The Episcopal Church continues to experience losses in both church attendance and membership, according to recently released numbers from the denomination's Office of the General Convention.
From 2013 to 2014, active baptized members in domestic dioceses went from 1.866 million to 1.817 million, representing a loss of nearly 50,000 members.
The statistics reveal that in 2014 that average Sunday attendance was a little over 600,000 in domestic dioceses, down from approximately 623,000 in 2013.
2014's numbers are even more telling when compared with 2009, when the theologically liberal Episcopal Church had about 200,000 more members and over 80,000 more Sunday worship attendees.
Jeff Walton, Anglican program director at the theologically conservative Institute on Religion & Democracy, noted in a blog entry last week other aspects of decline for the Church.
"Other measures of Episcopal Church vitality also saw decline: the denomination reported the shuttering of 69 parishes and missions, down from 6,622 in 2013 to 6,553 in 2014," wrote Walton.
"Children's baptisms declined 4.8 percent from 25,822 to 24,594 and adult baptisms declined during the same time-frame from 3,675 to 3,530, a decline of nearly 4 percent."
The losses experienced between 2013 and 2014 are nearly double the roughly 27,000 fewer members between 2012 and 2013.
This is likely because of the actions of the Episcopal Diocese of South Carolina, the majority of whose members and leadership opted to leave the national denomination.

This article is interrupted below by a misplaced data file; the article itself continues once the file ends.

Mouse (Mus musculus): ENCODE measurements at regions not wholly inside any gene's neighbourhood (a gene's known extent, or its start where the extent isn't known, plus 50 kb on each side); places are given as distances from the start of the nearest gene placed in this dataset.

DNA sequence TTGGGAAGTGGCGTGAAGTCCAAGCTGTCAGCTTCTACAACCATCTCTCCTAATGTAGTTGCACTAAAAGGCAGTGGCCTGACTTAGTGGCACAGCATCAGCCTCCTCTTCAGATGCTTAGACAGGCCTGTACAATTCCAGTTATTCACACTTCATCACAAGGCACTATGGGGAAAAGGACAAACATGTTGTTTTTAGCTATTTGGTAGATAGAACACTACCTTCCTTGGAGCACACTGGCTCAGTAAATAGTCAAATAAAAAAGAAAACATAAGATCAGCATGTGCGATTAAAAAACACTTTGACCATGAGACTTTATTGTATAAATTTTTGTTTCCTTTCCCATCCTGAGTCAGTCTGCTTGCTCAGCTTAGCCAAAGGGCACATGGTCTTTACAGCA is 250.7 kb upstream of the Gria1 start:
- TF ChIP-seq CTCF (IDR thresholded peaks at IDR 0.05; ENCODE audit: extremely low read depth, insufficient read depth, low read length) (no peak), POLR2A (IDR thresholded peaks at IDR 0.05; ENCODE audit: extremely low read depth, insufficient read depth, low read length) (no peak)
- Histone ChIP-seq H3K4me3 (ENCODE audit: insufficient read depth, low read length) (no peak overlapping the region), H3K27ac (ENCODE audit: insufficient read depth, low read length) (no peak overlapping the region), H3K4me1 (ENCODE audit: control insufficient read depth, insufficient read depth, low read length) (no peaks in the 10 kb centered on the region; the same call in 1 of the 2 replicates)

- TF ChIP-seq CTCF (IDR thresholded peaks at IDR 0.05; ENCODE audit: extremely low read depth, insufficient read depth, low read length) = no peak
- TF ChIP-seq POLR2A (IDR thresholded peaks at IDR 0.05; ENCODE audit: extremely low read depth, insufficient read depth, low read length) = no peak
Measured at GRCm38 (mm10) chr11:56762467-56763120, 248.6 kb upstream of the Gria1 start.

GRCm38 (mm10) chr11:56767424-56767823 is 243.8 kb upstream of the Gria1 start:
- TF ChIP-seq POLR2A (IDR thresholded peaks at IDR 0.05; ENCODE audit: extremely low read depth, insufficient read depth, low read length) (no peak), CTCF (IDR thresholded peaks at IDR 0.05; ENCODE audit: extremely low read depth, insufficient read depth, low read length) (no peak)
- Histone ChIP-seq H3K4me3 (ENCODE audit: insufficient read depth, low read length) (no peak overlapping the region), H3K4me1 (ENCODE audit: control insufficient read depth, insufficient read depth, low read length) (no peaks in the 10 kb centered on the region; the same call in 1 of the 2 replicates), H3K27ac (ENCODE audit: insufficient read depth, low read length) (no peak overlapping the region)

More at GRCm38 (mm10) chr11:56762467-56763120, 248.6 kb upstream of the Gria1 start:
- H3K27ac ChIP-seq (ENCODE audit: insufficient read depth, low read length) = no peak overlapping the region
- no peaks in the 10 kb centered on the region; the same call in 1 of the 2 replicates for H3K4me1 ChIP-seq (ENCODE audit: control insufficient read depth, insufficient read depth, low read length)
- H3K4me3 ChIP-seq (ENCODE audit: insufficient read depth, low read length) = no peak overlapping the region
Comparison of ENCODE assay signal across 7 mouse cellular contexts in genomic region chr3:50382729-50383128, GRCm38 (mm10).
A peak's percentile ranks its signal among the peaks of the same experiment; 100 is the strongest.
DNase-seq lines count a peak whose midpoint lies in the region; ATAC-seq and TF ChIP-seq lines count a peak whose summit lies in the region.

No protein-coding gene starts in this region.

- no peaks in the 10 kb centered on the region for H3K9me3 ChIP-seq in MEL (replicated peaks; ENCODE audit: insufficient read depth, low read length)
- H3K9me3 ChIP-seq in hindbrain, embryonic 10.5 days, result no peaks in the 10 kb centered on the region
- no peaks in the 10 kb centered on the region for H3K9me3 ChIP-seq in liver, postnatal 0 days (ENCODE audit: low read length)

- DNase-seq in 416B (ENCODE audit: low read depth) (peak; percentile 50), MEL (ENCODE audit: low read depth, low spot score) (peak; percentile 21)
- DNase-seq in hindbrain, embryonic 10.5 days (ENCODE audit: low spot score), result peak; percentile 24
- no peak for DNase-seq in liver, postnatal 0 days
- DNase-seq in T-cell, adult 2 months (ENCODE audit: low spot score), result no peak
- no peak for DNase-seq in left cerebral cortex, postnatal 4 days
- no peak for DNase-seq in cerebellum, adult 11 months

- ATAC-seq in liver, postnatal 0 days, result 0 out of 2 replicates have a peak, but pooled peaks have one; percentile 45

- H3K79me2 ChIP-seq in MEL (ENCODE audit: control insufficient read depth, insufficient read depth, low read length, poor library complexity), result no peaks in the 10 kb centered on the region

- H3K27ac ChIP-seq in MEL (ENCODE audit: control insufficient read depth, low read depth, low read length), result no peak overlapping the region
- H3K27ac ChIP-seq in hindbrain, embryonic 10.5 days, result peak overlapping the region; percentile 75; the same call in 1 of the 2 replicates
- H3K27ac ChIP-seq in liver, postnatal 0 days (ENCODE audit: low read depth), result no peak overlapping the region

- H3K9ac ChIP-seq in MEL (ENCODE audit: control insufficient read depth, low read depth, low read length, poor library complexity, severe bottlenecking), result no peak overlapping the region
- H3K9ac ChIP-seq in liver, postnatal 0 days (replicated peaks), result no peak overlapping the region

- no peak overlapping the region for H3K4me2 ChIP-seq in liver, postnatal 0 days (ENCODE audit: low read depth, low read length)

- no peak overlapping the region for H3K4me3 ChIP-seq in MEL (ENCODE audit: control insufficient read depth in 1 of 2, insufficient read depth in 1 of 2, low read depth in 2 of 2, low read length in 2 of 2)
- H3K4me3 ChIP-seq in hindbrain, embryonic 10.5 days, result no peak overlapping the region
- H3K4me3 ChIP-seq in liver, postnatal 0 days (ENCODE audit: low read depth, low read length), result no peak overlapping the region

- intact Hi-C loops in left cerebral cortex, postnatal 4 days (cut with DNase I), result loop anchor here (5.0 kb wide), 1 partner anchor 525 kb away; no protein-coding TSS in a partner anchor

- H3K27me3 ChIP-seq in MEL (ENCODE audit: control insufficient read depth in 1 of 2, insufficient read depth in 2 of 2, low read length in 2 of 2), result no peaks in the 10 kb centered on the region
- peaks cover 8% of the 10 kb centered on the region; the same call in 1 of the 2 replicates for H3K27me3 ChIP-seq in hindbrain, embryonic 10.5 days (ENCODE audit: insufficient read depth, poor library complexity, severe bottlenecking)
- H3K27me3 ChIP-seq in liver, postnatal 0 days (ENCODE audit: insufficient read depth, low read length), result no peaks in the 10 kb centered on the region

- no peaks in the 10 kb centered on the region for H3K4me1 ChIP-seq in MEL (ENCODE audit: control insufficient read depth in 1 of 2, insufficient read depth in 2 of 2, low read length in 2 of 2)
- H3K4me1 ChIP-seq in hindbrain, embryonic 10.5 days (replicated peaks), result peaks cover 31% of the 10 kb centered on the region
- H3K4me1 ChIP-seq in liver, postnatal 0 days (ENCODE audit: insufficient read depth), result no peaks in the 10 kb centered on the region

As a result of the November 2012 vote, the diocese and the denomination have been in a legal battle over numerous church properties, valued in the hundreds of millions of dollars.
The minority still loyal to the national denomination within the diocese have labeled themselves The Episcopal Church in South Carolina.
"Updated figures from TECSC show that the body has 6,387 active baptized members and an average Sunday attendance of 2,812 persons. This is down 77 percent from the 28,195 members and 12,005 attendance average previously reported," continued Walton.
"The Diocese of South Carolina has accepted an offer of oversight from the worldwide Anglican Communion's Global South and now functions independently from the U.S.-based Episcopal Church."
The release of the 2014 statistics comes weeks before the installation ceremony for the new Presiding Bishop of The Episcopal Church, The Rt. Rev. Michael B. Curry.
Rev. Curry gained headlines in June when the Episcopal General Convention elected him the first African-American presiding bishop in the denomination's history.
In an interview with Episcopal News Service in late June, Curry explained that he believed that now was the time for the Church "to reclaim its share in the Jesus Movement."
"Part of a presiding bishop's role in this mission moment is to help the Church to go where the congregation is, to bear witness to the Good News of Jesus," said Curry.